ECON202 Lecture 1: Scarcity and Opportunity Cost
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Module 1: What is Economics
At the end of this module, students should be able to do the following:
• Define opportunity cost, and be able to explain/calculate the opportunity cost of various
decisions, both for simple decisions and for larger, more complex decisions.
• In short, be able to use the concept of opportunity cost to analyze key decision-making both for
individuals and firms, but also for society.
• Define the economic problem.
• Explain the different methods societies use to solve the economic problem, and recognize these
different methods in action in decision-making in our society.
• Explain what an economic model is, and give some insight into the strengths and limitations of
• Define and identify marginal benefits and marginal costs.
• Explain and illustrate the role of incentives, rationality, and marginal costs/benefits in decision-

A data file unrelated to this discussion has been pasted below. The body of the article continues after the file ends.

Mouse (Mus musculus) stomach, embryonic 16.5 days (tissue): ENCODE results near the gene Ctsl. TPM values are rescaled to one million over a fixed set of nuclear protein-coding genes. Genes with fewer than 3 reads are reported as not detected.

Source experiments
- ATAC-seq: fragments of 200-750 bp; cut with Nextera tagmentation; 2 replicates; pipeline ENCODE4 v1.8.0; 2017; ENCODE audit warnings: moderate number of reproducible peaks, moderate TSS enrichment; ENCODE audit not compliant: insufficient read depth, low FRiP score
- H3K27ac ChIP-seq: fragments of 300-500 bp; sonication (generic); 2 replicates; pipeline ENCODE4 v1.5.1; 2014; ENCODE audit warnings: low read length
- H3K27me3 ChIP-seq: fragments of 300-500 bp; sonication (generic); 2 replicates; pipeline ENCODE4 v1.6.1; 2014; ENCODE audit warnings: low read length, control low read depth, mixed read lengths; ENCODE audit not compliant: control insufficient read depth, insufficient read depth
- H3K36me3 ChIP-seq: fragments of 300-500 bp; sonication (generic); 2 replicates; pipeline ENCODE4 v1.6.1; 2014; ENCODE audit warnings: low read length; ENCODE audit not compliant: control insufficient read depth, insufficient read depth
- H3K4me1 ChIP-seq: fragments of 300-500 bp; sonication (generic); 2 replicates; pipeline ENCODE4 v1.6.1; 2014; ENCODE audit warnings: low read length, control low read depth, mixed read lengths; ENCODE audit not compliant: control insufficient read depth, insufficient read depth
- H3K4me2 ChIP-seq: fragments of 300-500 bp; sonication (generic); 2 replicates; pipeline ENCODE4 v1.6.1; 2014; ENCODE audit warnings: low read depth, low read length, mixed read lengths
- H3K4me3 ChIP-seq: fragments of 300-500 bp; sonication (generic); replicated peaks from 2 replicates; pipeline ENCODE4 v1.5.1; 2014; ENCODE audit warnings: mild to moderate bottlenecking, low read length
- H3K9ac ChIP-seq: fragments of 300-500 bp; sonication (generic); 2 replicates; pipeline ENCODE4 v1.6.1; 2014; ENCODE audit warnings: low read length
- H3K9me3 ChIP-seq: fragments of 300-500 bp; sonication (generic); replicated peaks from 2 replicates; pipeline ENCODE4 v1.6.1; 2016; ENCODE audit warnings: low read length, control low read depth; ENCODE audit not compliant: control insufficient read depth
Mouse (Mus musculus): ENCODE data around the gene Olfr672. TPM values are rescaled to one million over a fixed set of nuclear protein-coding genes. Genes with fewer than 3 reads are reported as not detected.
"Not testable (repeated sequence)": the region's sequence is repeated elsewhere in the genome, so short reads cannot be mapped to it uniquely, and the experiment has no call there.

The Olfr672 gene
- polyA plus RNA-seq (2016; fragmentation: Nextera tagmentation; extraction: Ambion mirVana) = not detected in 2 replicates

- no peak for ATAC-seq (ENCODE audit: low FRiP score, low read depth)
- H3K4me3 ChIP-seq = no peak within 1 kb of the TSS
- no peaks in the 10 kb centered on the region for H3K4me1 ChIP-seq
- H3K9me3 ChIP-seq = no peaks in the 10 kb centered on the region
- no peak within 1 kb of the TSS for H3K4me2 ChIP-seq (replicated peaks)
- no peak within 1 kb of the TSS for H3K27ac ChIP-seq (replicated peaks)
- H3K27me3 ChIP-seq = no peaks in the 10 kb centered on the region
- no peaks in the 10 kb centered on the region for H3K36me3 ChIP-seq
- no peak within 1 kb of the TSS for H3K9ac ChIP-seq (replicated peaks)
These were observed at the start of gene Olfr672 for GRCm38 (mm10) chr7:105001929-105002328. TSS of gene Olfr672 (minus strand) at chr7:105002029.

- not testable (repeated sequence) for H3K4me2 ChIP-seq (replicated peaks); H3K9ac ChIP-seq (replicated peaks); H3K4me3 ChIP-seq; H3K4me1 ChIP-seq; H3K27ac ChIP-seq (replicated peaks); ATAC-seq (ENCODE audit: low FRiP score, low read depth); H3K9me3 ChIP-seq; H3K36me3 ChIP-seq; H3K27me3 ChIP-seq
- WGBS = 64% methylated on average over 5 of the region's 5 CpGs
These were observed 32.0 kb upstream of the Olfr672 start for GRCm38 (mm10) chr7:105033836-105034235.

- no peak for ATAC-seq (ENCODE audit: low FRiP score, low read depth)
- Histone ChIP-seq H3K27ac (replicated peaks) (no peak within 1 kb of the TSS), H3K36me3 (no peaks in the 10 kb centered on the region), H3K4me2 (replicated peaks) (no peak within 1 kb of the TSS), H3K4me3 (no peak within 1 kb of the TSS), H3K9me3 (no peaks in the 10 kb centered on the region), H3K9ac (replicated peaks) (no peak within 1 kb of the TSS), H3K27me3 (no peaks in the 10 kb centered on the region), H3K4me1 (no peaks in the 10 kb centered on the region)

making in economic models.
1.1 Scarcity and Opportunity Cost
Economics can be thought of as studying how societies deal with what Robert Heilbroner calls
the economic problem: providing for the economic well-being of their citizens.
• Each society has to decide on:
o What goods and services to produce, and how many.
o Which methods to use to produce those goods and services.
o Who gets the goods and services once they are produced.
We will begin by exploring the most basic economic problem – scarcity.
What makes the economic problem interesting and difficult is that our available resources are
As a counter example, if you have ever watched the Star Trek TV shows or movies, you often
see the characters using the matter replicator to produce whatever good they wish – in a sense, in
the world of Star Trek, there is no economic problem. (But see under time costs below)
This is not the case in the real world: resources are scarce – there is not enough land, labour, raw
materials, etc. to produce everything.
• Even in our rich country, there is scarcity.
• People’s wants exceed their available resources.
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